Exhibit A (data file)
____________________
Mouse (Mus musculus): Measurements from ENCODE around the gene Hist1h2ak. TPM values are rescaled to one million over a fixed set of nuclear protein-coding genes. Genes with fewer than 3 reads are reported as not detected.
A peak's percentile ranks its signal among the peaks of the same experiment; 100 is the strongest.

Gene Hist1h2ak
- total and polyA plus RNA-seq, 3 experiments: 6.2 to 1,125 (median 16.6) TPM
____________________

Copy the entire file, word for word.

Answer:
Mouse (Mus musculus): Measurements from ENCODE around the gene Hist1h2ak. TPM values are rescaled to one million over a fixed set of nuclear protein-coding genes. Genes with fewer than 3 reads are reported as not detected.
A peak's percentile ranks its signal among the peaks of the same experiment; 100 is the strongest.

Gene Hist1h2ak
- total and polyA plus RNA-seq, 3 experiments: 6.2 to 1,125 (median 16.6) TPM